The Hellenistic and Roman Syracuse (Sicily) Fine Pottery Production Explored by Chemical and Petrographic Analysis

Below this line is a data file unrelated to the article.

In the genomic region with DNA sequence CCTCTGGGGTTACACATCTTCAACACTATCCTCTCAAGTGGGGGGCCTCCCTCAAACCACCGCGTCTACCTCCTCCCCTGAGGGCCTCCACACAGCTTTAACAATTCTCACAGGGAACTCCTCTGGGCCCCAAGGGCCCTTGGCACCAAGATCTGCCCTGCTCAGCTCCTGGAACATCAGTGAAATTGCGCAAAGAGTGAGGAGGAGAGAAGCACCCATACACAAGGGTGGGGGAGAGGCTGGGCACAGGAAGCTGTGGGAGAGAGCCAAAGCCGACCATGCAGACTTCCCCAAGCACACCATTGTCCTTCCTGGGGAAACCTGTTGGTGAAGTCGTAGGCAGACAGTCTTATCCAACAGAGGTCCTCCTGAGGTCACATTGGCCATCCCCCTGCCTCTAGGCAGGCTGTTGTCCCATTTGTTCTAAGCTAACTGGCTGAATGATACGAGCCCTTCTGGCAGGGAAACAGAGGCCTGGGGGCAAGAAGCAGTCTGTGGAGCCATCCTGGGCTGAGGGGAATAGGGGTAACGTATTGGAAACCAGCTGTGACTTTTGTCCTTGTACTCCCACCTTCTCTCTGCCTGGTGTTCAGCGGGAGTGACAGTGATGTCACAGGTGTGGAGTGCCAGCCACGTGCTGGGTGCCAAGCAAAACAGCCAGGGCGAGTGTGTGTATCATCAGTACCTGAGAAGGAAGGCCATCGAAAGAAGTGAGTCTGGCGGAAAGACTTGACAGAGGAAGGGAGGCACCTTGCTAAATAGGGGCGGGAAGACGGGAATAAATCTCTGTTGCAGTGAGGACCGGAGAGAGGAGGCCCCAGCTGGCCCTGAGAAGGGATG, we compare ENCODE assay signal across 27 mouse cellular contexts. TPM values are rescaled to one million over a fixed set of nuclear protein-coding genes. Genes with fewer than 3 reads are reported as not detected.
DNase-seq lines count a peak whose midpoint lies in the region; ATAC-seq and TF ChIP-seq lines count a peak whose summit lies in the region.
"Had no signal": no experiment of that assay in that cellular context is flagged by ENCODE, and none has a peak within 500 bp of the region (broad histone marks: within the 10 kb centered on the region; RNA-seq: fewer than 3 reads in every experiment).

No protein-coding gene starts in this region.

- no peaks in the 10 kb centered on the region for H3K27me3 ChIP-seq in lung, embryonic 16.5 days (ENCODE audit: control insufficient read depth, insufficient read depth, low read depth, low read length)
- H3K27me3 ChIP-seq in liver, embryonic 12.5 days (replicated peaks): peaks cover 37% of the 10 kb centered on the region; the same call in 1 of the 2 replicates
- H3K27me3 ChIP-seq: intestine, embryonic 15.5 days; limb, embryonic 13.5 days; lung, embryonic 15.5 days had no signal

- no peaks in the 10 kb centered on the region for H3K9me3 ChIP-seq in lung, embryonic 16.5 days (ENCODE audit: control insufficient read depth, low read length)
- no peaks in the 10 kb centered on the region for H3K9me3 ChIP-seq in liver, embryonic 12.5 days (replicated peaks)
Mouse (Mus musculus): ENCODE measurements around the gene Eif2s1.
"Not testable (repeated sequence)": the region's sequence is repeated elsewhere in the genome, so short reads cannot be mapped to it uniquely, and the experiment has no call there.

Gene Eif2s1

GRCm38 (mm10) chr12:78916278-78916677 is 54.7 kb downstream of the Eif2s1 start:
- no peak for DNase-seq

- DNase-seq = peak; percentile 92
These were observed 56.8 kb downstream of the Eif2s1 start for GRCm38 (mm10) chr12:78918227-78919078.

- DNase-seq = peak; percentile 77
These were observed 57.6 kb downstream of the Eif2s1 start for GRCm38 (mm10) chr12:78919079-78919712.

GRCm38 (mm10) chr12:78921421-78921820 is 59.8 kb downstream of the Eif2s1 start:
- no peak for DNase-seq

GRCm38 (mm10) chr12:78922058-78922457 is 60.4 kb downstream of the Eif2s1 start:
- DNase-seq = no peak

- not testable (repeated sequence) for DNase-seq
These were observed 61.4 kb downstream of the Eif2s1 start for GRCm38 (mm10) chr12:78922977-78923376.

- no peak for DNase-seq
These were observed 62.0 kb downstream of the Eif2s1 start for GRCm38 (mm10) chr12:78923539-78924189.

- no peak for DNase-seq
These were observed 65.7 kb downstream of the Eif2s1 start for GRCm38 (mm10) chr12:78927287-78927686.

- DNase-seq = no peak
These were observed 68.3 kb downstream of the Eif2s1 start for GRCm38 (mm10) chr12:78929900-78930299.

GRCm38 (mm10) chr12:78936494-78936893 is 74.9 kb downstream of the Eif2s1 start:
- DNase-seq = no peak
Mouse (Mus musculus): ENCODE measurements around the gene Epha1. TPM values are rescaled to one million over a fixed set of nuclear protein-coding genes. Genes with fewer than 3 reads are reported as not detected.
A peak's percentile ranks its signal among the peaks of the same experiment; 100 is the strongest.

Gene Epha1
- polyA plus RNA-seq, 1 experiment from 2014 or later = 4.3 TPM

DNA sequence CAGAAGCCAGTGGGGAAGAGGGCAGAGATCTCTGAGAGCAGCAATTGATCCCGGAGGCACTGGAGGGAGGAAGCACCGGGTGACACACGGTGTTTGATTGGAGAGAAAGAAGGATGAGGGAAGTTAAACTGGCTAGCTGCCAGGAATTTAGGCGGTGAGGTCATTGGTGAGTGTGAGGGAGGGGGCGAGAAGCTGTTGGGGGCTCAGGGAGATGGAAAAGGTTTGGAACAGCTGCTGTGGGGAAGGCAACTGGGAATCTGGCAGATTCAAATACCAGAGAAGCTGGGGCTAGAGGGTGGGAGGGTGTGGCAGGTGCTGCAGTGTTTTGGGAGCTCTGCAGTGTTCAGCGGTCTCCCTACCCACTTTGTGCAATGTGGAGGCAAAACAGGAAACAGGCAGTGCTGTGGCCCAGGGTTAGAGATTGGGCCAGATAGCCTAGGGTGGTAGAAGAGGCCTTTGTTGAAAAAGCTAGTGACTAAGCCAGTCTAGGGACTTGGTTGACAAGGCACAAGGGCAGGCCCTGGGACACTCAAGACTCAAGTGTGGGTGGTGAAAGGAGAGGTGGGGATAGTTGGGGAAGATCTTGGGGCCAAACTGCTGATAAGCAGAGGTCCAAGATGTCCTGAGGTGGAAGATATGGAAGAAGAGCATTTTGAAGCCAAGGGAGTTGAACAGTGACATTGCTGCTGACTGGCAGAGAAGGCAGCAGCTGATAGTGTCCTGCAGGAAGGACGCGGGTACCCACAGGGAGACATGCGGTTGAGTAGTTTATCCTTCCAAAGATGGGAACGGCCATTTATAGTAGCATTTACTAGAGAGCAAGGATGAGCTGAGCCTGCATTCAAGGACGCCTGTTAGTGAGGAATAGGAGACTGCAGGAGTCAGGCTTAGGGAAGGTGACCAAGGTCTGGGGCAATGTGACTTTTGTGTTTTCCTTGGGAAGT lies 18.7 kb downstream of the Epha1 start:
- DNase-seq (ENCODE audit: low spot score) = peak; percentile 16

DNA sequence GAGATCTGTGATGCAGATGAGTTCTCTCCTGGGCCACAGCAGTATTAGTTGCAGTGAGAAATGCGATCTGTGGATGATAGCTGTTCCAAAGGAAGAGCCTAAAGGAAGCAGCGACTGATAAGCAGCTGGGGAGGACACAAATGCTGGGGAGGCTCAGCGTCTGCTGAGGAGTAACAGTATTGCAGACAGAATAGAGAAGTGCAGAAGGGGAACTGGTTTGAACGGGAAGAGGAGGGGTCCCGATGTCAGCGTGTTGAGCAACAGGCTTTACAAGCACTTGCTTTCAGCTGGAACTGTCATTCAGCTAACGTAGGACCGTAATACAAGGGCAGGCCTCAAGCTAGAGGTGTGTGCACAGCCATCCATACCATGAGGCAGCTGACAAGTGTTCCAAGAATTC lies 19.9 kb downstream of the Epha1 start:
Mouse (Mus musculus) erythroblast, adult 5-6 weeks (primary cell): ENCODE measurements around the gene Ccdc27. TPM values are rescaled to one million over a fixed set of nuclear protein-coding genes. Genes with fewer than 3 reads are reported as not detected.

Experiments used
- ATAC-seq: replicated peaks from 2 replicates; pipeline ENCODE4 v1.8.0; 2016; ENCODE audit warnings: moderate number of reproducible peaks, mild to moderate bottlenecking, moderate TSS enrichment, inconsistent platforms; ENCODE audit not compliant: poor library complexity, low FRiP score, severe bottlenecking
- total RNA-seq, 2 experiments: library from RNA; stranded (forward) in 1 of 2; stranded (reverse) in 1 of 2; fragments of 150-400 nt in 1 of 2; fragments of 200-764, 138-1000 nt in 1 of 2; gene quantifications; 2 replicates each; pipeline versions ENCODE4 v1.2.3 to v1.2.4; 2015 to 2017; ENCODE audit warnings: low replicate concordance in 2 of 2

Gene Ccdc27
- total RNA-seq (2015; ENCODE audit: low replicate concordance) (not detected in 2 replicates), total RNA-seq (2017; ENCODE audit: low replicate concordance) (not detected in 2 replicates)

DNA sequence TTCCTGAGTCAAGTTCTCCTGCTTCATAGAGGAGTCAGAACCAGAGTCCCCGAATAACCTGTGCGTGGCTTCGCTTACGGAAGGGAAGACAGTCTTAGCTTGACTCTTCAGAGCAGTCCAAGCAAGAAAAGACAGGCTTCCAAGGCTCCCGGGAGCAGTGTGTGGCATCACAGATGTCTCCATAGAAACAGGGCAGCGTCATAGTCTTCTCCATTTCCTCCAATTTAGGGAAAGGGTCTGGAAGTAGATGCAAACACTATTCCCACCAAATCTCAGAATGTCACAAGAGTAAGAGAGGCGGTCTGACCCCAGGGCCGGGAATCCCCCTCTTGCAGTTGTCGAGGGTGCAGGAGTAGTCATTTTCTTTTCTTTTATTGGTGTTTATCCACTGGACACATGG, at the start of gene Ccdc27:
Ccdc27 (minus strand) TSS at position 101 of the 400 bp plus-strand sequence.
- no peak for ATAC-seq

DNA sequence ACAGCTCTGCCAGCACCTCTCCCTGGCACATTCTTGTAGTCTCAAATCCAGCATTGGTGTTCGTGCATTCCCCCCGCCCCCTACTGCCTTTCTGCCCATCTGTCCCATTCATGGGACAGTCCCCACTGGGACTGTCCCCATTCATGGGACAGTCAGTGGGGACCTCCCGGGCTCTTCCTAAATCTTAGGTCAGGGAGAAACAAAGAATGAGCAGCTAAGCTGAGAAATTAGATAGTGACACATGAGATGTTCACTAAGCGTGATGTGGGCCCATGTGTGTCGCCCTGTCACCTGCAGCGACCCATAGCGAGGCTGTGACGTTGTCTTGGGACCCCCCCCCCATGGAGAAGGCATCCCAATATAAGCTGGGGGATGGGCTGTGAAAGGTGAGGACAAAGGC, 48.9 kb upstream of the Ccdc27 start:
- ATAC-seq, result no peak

The chemical composition and petrographic features of 51 samples of fine pottery selected from the archaeological site of Syracuse have been established by means of optical microscopy and X-ray fluorescence spectrometry, with the aim of creating a reference group for the ceramics produced in this important Greek colony during the Hellenistic–Roman period. This reference group is constrained by the analysis of six kiln wasters and of raw materials outcropping in the studied area. Among the studied findings, the main part is assignable imputably to local production, while some specimens probably come from Greece and other colonies (Messina and Gela). The Syracuse fine pottery is characterized by inclusions formed mainly by quartz and micaceous and fossiliferous groundmass. The used pastes were more or less purified through the removal of the sandy-to-coarse silty granulometric fraction. The multivariate statistical analysis of chemical data permits the identification of production at Syracuse on the basis of comparison with the kiln wasters and the Plio-Pleistocene clays.